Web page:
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  2. In Caerellí Chronicles, Kieran goes from mostly hating himself, feeling out of place, and acting very devil may care, to having a significant amount of self-esteem, a whole bunch of friends and family, and actually planning and looking forward to the future. As for the world, the tear in the Veil lets more magic into Earth, and in Annwn the nobles and king become a lot less self centred, and the humans and Annuvians bridge the rift that had formed between their communities. The changes to the world aren't major, really. The whole society being undermined sounds like a very dramatic and fun change to have though.
  3. Today
  4. I like the idea of Farus' world getting shaken after he's been so sure he's one of the good guys. I haven't seen that done that often in fiction (if at all!) It's a nice twist on the antihero becoming the good guy and what excites me most about it is that it's realistic.
  5. You have the date as the 19th but today's the 21st. Just wanted to double check what date this is for 'cause you already gave a word count for the 19th.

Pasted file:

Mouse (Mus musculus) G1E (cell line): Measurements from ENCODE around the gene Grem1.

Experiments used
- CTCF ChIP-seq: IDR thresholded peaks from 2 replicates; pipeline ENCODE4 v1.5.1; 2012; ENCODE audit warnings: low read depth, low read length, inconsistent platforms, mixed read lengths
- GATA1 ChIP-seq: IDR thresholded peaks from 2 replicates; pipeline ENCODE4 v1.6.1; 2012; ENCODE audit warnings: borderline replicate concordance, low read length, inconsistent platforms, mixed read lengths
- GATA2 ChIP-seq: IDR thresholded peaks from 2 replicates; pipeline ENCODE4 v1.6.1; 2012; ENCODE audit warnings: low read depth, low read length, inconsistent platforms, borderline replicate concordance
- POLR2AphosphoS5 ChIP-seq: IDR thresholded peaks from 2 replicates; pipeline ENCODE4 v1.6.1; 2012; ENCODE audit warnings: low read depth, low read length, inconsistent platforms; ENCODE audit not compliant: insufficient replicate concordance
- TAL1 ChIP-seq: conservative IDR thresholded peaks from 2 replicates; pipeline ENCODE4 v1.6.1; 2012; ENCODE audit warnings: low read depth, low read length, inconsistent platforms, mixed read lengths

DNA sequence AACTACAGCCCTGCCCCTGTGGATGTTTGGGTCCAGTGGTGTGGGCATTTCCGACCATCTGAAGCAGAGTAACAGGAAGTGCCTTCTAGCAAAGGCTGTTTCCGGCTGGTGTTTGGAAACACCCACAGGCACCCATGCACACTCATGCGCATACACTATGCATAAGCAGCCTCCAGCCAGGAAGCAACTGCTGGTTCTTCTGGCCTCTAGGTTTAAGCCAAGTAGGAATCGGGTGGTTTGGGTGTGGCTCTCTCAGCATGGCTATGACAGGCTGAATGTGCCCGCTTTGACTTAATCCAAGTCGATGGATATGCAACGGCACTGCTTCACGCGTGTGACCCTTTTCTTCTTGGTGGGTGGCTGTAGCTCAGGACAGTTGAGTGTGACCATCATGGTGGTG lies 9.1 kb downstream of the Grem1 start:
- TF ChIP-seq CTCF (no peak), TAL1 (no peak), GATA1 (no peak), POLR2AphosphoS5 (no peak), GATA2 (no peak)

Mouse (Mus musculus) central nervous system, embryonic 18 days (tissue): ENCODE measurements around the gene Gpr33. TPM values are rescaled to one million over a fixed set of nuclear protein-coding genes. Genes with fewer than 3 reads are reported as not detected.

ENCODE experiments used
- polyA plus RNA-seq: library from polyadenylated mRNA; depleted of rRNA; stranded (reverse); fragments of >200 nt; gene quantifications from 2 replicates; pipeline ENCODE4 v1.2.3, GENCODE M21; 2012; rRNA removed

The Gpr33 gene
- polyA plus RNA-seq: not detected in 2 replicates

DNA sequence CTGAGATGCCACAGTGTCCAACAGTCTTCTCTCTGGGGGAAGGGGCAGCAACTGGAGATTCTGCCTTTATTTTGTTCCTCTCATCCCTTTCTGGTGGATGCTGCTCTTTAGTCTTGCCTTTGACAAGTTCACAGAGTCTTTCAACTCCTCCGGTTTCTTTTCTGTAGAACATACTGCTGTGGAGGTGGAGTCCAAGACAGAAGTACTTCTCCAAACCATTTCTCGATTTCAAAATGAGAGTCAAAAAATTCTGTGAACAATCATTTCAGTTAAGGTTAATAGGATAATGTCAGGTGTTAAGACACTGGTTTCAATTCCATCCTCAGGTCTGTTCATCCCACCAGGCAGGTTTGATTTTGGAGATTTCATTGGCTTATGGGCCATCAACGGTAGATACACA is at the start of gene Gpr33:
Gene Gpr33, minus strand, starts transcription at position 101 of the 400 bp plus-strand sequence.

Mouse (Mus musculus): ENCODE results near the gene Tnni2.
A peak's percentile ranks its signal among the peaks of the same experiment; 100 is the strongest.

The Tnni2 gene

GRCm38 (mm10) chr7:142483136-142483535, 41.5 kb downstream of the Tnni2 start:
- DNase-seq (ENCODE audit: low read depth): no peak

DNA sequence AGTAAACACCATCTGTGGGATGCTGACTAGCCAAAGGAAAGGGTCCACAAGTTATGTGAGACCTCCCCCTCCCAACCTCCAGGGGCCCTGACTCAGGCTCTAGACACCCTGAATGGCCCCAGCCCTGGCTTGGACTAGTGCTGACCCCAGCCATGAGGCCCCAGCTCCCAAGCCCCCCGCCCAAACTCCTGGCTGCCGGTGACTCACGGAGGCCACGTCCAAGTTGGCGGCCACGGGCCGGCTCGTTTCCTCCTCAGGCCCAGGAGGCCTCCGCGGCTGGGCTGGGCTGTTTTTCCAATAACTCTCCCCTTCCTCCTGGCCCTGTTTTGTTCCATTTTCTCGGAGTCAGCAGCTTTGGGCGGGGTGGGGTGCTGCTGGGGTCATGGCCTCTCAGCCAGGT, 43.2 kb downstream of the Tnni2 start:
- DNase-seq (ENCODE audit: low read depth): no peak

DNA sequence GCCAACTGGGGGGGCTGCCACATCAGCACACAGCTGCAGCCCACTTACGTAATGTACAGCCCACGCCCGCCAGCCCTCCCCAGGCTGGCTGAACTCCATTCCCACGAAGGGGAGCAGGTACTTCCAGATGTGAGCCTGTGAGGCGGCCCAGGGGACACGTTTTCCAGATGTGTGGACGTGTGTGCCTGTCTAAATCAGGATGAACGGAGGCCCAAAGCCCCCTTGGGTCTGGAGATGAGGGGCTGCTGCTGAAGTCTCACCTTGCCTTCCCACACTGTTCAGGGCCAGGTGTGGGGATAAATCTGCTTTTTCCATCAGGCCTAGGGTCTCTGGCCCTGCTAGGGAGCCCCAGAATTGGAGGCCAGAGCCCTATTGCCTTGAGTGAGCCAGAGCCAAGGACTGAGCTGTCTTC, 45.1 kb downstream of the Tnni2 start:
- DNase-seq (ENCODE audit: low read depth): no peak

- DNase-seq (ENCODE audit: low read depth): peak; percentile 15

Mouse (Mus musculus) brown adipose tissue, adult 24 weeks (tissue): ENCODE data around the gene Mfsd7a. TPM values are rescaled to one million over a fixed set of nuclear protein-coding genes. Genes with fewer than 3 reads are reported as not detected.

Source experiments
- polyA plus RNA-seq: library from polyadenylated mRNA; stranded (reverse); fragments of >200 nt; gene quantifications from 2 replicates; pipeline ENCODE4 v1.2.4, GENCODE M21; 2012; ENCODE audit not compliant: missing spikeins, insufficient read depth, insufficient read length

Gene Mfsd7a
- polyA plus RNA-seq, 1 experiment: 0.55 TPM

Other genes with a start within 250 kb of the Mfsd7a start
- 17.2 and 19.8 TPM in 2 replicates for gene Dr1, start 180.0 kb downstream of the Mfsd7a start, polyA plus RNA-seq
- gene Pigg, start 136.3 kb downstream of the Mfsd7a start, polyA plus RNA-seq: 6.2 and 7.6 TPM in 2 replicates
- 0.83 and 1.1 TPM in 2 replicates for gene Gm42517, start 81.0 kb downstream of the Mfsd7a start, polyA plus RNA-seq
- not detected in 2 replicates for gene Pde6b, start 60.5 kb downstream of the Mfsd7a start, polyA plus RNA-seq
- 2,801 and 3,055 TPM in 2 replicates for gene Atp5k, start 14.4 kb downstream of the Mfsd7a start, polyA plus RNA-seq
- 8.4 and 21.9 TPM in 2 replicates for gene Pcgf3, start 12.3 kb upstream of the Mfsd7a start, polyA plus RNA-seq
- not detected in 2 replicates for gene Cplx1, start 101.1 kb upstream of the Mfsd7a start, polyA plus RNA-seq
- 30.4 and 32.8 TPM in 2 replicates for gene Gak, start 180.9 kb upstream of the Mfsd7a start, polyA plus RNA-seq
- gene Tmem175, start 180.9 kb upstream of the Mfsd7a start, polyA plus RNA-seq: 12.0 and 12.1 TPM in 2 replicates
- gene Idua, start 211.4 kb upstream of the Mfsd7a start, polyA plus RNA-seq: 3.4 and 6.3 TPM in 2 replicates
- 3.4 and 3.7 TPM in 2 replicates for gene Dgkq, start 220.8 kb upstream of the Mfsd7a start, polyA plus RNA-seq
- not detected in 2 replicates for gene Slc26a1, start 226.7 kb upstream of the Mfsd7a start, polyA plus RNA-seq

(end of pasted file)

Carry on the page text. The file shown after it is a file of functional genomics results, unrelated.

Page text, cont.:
6. Yesterday
  7. My characters with commitment problems fall in love and by the end of the novel get married and will adopt two children
  8. I wrote words! Today's date: [July 19, 2019] Words to add: [1,021] words New total: [32,365] words Assuming the lead in the conversation, Eva began. “We now officially have a new member of the team. Our elusive transient has been located.”
  9. Last week
  10. Today's date: 20-th of July 2019 Previous month's total: [16,042] words for June Four months total (March-June): [77,748] wordsNew words for July: [16,248] words
  11. I would like to pledge 25k for the month of August. I see about 10 hours of the month being editing my first book and (hopefully) writing 15k into my second book